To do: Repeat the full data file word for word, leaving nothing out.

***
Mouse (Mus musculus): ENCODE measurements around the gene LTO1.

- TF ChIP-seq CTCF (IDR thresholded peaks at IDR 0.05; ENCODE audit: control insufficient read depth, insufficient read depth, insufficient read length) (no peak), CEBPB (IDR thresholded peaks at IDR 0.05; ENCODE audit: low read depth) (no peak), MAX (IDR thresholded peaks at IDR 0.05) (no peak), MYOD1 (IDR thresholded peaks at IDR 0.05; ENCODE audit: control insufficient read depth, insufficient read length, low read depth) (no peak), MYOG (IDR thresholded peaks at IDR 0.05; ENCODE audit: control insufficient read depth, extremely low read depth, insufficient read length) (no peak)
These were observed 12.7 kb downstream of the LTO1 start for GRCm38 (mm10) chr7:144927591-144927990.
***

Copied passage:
Mouse (Mus musculus): ENCODE measurements around the gene LTO1.

- TF ChIP-seq CTCF (IDR thresholded peaks at IDR 0.05; ENCODE audit: control insufficient read depth, insufficient read depth, insufficient read length) (no peak), CEBPB (IDR thresholded peaks at IDR 0.05; ENCODE audit: low read depth) (no peak), MAX (IDR thresholded peaks at IDR 0.05) (no peak), MYOD1 (IDR thresholded peaks at IDR 0.05; ENCODE audit: control insufficient read depth, insufficient read length, low read depth) (no peak), MYOG (IDR thresholded peaks at IDR 0.05; ENCODE audit: control insufficient read depth, extremely low read depth, insufficient read length) (no peak)
These were observed 12.7 kb downstream of the LTO1 start for GRCm38 (mm10) chr7:144927591-144927990.